Research Article: Repurposing Auranofin as a Lead Candidate for Treatment of Lymphatic Filariasis and Onchocerciasis

Date Published: February 20, 2015

Publisher: Public Library of Science

Author(s): Christina A. Bulman, Chelsea M. Bidlow, Sara Lustigman, Fidelis Cho-Ngwa, David Williams, Alberto A. Rascón, Jr, Nancy Tricoche, Moses Samje, Aaron Bell, Brian Suzuki, K. C. Lim, Nonglak Supakorndej, Prasit Supakorndej, Alan R. Wolfe, Giselle M. Knudsen, Steven Chen, Chris Wilson, Kean-Hooi Ang, Michelle Arkin, Jiri Gut, Chris Franklin, Chris Marcellino, James H. McKerrow, Anjan Debnath, Judy A. Sakanari, Robin B. Gasser. http://doi.org/10.1371/journal.pntd.0003534

Abstract: Two major human diseases caused by filariid nematodes are onchocerciasis, or river blindness, and lymphatic filariasis, which can lead to elephantiasis. The drugs ivermectin, diethylcarbamazine (DEC), and albendazole are used in control programs for these diseases, but are mainly effective against the microfilarial stage and have minimal or no effect on adult worms. Adult Onchocerca volvulus and Brugia malayi worms (macrofilariae) can live for up to 15 years, reproducing and allowing the infection to persist in a population. Therefore, to support control or elimination of these two diseases, effective macrofilaricidal drugs are necessary, in addition to current drugs. In an effort to identify macrofilaricidal drugs, we screened an FDA-approved library with adult worms of Brugia spp. and Onchocerca ochengi, third-stage larvae (L3s) of Onchocerca volvulus, and the microfilariae of both O. ochengi and Loa loa. We found that auranofin, a gold-containing drug used for rheumatoid arthritis, was effective in vitro in killing both Brugia spp. and O. ochengi adult worms and in inhibiting the molting of L3s of O. volvulus with IC50 values in the low micromolar to nanomolar range. Auranofin had an approximately 43-fold higher IC50 against the microfilariae of L. loa compared with the IC50 for adult female O. ochengi, which may be beneficial if used in areas where Onchocerca and Brugia are co-endemic with L. loa, to prevent severe adverse reactions to the drug-induced death of L. loa microfilariae. Further testing indicated that auranofin is also effective in reducing Brugia adult worm burden in infected gerbils and that auranofin may be targeting the thioredoxin reductase in this nematode.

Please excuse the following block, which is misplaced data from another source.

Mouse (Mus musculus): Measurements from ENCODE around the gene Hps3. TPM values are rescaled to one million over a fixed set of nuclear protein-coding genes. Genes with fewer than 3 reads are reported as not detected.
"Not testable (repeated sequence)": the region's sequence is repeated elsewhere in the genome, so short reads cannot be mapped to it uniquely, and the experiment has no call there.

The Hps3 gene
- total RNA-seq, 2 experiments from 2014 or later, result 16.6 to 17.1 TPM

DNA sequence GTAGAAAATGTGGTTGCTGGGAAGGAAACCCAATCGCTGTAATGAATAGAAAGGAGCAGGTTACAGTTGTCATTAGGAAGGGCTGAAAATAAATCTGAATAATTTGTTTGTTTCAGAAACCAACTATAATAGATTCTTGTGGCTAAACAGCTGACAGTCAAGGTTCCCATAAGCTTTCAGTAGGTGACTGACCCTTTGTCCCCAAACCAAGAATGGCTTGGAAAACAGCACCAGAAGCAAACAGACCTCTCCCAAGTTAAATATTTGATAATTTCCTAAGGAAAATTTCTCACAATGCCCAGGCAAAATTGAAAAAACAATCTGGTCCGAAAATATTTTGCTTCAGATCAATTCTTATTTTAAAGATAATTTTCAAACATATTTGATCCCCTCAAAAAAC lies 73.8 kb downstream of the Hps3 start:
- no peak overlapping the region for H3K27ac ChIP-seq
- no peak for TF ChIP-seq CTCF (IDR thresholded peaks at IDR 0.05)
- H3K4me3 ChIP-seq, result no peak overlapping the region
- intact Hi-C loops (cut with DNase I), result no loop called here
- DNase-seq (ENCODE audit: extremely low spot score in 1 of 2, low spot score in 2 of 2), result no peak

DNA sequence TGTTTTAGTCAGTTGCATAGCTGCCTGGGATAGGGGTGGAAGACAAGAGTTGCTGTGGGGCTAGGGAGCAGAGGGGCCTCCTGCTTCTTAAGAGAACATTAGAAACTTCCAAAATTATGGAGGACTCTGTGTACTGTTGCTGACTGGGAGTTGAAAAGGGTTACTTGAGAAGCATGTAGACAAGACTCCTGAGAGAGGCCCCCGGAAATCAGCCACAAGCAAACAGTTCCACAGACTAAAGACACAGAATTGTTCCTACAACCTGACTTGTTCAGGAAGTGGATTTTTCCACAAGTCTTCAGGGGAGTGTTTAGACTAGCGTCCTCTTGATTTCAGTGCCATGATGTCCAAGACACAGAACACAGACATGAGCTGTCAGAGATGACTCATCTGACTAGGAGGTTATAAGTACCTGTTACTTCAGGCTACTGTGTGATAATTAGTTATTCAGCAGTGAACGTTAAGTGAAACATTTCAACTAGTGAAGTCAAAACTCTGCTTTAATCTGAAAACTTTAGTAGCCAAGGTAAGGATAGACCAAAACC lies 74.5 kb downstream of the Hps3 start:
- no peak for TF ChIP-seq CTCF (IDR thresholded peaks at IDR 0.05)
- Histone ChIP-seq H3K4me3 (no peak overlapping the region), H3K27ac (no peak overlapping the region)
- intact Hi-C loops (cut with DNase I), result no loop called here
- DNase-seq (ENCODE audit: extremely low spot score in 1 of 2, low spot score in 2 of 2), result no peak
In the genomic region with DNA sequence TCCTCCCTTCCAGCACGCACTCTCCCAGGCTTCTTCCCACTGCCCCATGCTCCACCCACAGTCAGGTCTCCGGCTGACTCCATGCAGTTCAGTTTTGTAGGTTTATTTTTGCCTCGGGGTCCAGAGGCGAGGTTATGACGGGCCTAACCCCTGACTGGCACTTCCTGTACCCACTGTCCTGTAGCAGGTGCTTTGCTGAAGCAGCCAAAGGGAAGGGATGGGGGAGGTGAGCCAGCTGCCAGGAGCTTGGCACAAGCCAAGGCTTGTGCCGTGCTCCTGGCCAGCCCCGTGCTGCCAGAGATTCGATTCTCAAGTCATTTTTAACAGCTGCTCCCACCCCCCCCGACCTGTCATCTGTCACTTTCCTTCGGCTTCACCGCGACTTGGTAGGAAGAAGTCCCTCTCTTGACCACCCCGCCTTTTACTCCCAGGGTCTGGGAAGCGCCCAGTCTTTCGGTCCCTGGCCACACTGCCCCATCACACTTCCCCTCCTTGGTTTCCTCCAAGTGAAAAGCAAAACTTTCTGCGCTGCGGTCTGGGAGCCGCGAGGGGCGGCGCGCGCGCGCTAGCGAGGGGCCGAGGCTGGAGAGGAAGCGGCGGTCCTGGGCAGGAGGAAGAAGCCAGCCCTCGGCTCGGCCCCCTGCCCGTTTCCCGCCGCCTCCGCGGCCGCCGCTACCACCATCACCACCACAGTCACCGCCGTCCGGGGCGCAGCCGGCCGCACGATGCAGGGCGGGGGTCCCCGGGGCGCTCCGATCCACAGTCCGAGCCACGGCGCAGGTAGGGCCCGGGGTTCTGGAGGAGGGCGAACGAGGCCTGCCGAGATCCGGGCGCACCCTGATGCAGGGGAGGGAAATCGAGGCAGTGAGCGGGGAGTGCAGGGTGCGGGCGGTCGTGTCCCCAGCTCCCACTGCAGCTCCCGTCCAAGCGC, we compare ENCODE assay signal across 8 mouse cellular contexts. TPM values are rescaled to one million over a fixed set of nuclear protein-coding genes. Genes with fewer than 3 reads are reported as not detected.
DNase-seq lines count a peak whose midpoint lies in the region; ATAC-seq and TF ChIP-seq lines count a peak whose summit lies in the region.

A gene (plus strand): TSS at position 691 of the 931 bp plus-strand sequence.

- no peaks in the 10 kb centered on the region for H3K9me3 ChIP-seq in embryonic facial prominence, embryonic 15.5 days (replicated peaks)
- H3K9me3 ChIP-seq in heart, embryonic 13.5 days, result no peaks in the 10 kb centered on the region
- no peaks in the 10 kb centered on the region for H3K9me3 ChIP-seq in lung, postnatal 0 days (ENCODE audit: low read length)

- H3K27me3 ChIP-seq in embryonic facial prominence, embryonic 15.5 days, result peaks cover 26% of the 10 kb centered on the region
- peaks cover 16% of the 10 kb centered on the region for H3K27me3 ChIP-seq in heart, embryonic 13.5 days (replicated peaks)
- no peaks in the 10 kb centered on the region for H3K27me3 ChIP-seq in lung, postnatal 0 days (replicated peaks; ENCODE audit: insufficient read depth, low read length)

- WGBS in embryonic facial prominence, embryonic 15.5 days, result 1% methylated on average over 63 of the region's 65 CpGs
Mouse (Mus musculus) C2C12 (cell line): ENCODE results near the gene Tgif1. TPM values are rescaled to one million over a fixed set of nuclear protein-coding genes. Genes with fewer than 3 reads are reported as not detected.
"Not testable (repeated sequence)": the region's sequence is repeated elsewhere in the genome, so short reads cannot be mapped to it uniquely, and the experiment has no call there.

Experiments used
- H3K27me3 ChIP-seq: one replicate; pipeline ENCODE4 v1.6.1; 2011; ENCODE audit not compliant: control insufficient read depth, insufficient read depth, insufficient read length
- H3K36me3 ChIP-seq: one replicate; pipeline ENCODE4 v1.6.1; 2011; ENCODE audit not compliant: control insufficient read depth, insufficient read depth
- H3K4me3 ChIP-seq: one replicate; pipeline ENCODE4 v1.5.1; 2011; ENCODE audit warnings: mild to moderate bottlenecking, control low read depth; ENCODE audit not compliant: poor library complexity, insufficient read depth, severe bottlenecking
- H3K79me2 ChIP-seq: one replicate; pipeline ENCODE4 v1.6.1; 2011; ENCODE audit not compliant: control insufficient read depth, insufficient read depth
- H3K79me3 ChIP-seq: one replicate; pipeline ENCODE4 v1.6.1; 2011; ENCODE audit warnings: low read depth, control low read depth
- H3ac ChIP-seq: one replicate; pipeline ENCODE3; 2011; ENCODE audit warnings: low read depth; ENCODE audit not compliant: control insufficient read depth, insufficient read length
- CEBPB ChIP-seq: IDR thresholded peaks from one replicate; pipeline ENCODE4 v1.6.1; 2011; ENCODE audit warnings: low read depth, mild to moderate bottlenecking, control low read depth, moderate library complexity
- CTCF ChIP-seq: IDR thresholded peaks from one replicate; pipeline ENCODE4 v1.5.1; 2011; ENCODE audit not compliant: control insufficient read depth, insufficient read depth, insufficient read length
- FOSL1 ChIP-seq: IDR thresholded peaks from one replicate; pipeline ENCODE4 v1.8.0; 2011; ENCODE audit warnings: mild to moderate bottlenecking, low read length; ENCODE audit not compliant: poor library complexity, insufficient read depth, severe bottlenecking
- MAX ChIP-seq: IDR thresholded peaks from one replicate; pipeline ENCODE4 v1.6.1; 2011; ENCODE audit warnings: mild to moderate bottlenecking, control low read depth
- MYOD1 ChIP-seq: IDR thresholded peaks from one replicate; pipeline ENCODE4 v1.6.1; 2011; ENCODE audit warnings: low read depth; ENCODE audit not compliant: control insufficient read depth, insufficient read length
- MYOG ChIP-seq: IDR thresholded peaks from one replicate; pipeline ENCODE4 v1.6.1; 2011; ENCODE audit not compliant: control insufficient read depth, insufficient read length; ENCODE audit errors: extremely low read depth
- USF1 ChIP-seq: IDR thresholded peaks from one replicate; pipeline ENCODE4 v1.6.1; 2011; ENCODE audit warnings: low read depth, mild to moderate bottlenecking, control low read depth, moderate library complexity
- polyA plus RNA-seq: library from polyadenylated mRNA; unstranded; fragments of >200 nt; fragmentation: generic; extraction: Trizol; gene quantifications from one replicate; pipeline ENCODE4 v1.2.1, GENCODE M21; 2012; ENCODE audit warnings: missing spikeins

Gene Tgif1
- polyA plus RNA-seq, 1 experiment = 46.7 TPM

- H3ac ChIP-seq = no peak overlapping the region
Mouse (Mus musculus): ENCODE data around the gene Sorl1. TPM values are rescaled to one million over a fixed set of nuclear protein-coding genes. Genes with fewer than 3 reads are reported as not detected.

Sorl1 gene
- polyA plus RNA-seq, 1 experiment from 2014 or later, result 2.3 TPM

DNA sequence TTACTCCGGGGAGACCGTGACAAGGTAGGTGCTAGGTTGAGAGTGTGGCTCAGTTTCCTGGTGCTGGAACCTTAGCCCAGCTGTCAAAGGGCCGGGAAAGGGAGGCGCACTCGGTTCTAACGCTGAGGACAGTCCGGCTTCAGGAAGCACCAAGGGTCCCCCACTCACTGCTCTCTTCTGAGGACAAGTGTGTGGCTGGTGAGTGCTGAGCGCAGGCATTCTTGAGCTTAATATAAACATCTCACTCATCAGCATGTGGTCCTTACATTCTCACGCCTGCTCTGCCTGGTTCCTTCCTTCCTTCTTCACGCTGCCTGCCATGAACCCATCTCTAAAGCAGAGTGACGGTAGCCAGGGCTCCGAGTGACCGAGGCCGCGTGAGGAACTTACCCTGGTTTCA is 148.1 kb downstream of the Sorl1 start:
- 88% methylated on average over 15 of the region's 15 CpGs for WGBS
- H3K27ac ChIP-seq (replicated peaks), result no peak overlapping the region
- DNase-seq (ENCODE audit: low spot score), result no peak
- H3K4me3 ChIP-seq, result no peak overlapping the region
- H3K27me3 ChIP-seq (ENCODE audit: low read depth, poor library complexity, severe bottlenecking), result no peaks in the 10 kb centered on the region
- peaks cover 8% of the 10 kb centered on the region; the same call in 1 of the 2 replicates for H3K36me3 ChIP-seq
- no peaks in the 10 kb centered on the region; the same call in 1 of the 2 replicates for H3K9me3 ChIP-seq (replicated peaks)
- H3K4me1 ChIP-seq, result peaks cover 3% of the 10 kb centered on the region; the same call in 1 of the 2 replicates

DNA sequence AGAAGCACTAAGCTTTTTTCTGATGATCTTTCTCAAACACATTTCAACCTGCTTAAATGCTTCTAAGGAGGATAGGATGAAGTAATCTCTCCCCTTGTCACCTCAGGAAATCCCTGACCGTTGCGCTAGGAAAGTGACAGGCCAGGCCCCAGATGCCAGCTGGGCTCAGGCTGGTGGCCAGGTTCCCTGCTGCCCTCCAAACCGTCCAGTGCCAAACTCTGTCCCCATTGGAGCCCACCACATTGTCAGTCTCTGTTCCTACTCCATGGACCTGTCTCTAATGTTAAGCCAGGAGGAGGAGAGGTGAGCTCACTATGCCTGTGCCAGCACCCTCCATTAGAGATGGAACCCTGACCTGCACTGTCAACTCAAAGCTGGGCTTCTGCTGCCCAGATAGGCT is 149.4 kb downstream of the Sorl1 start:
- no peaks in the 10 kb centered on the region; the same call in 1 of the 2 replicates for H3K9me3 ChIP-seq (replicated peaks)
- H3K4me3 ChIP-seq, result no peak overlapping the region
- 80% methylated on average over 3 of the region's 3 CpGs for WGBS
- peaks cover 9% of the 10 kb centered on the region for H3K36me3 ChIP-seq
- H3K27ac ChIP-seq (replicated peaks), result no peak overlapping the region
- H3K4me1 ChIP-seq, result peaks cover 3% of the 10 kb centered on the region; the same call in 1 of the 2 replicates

Partial Text: River blindness and lymphatic filariasis (LF) are two major neglected diseases caused by filariid nematodes that, together, affect an estimated 145 million people worldwide in mostly poor, developing countries [1,2]. River blindness, caused by the filariid nematode Onchocerca volvulus, is a chronic, debilitating disease and a major cause of infectious blindness. The adult worms, or macrofilariae, reside in subcutaneous tissues where females release the early larval stage, microfilariae, into the skin. Adult worms can reproduce for up to 10–14 years, releasing millions of microfilariae over an infected individual’s lifetime [3]. Microfilariae migrate throughout the tissues and those that accumulate in the eyes induce an inflammatory response that eventually leads to blindness [4]. LF is caused by several species of filariid nematodes: Wuchereria bancrofti, Brugia malayi and B. timori. The adult worms reside in the lymphatic tissues where females release microfilariae into the circulation. The microfilariae are then ingested by mosquitoes and develop into the infectious larval stage. With LF, the chronic condition is characterized by pain and severe lymphedema often involving the arms, legs, breasts and genitalia, as well as elephantiasis, all of which may lead to social stigma and economic loss to those afflicted [4,5].

The main goal of our study was to identify macrofilaricidal drugs for the treatment of onchocerciasis and LF. Two major challenges in developing new drugs for these neglected diseases are finding suitable animal models for preclinical studies and limiting the costs of drug development and production. To date, the only animals in which O. volvulus can develop to patency are chimpanzees and mangabey monkeys [34–36]. O. ochengi, which infects cows, is thought to be closely related to O. volvulus [37], and previous studies have used O. ochengi as a model for O. volvulus infection [13–15]. Brugia malayi and B. pahangi, as members of the Filariidae family, are also closely related to O. volvulus [38]. Because of the large number of compounds required to identify preclinical candidates and with the accessibility of large numbers of adult worms that can be collected from gerbils, we selected adult Brugia for our primary screens. Following our funneling scheme, we first identify compounds screened with adult female Brugia in the Worminator assays. Compounds that inhibit motility by 75% compared with control worms are then screened against O. volvulus molting larvae and O. ochengi adult worms in an MTT assay and motility assay.

Source:

http://doi.org/10.1371/journal.pntd.0003534

 

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